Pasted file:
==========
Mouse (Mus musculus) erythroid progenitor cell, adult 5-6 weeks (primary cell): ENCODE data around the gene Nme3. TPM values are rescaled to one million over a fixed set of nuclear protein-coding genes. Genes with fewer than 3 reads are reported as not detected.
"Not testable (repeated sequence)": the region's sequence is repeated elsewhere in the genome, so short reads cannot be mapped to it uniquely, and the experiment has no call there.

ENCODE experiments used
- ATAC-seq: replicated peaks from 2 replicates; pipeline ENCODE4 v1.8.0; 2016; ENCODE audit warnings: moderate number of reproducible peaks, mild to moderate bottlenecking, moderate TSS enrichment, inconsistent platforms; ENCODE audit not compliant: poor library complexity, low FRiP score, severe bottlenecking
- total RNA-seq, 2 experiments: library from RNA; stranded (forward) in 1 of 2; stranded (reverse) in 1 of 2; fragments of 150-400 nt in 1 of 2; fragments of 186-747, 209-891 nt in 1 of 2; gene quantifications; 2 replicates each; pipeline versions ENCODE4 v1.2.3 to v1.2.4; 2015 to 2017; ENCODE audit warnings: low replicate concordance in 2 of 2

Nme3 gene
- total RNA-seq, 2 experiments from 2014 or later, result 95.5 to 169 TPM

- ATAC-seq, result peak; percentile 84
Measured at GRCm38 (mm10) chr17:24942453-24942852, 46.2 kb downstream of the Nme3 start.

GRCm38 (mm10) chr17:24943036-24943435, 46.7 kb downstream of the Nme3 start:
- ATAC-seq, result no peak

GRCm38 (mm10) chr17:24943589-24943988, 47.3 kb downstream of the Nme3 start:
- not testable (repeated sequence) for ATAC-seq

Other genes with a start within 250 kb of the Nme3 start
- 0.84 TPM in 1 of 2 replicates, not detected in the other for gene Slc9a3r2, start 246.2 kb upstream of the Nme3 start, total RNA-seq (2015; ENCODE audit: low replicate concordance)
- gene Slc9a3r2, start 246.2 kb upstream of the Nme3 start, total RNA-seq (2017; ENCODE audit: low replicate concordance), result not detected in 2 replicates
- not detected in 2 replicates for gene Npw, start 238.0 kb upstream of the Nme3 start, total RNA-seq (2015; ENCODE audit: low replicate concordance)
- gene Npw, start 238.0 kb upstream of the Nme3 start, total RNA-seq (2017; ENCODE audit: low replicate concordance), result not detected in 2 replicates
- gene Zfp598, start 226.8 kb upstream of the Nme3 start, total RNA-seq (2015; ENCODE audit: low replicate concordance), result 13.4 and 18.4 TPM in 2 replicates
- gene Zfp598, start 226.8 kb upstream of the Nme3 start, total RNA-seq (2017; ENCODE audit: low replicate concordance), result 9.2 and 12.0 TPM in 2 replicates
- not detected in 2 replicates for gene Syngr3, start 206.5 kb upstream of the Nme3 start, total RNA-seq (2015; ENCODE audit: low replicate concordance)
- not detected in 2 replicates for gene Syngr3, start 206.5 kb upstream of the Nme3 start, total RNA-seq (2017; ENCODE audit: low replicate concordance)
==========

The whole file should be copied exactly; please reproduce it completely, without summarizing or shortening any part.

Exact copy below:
Mouse (Mus musculus) erythroid progenitor cell, adult 5-6 weeks (primary cell): ENCODE data around the gene Nme3. TPM values are rescaled to one million over a fixed set of nuclear protein-coding genes. Genes with fewer than 3 reads are reported as not detected.
"Not testable (repeated sequence)": the region's sequence is repeated elsewhere in the genome, so short reads cannot be mapped to it uniquely, and the experiment has no call there.

ENCODE experiments used
- ATAC-seq: replicated peaks from 2 replicates; pipeline ENCODE4 v1.8.0; 2016; ENCODE audit warnings: moderate number of reproducible peaks, mild to moderate bottlenecking, moderate TSS enrichment, inconsistent platforms; ENCODE audit not compliant: poor library complexity, low FRiP score, severe bottlenecking
- total RNA-seq, 2 experiments: library from RNA; stranded (forward) in 1 of 2; stranded (reverse) in 1 of 2; fragments of 150-400 nt in 1 of 2; fragments of 186-747, 209-891 nt in 1 of 2; gene quantifications; 2 replicates each; pipeline versions ENCODE4 v1.2.3 to v1.2.4; 2015 to 2017; ENCODE audit warnings: low replicate concordance in 2 of 2

Nme3 gene
- total RNA-seq, 2 experiments from 2014 or later, result 95.5 to 169 TPM

- ATAC-seq, result peak; percentile 84
Measured at GRCm38 (mm10) chr17:24942453-24942852, 46.2 kb downstream of the Nme3 start.

GRCm38 (mm10) chr17:24943036-24943435, 46.7 kb downstream of the Nme3 start:
- ATAC-seq, result no peak

GRCm38 (mm10) chr17:24943589-24943988, 47.3 kb downstream of the Nme3 start:
- not testable (repeated sequence) for ATAC-seq

Other genes with a start within 250 kb of the Nme3 start
- 0.84 TPM in 1 of 2 replicates, not detected in the other for gene Slc9a3r2, start 246.2 kb upstream of the Nme3 start, total RNA-seq (2015; ENCODE audit: low replicate concordance)
- gene Slc9a3r2, start 246.2 kb upstream of the Nme3 start, total RNA-seq (2017; ENCODE audit: low replicate concordance), result not detected in 2 replicates
- not detected in 2 replicates for gene Npw, start 238.0 kb upstream of the Nme3 start, total RNA-seq (2015; ENCODE audit: low replicate concordance)
- gene Npw, start 238.0 kb upstream of the Nme3 start, total RNA-seq (2017; ENCODE audit: low replicate concordance), result not detected in 2 replicates
- gene Zfp598, start 226.8 kb upstream of the Nme3 start, total RNA-seq (2015; ENCODE audit: low replicate concordance), result 13.4 and 18.4 TPM in 2 replicates
- gene Zfp598, start 226.8 kb upstream of the Nme3 start, total RNA-seq (2017; ENCODE audit: low replicate concordance), result 9.2 and 12.0 TPM in 2 replicates
- not detected in 2 replicates for gene Syngr3, start 206.5 kb upstream of the Nme3 start, total RNA-seq (2015; ENCODE audit: low replicate concordance)
- not detected in 2 replicates for gene Syngr3, start 206.5 kb upstream of the Nme3 start, total RNA-seq (2017; ENCODE audit: low replicate concordance)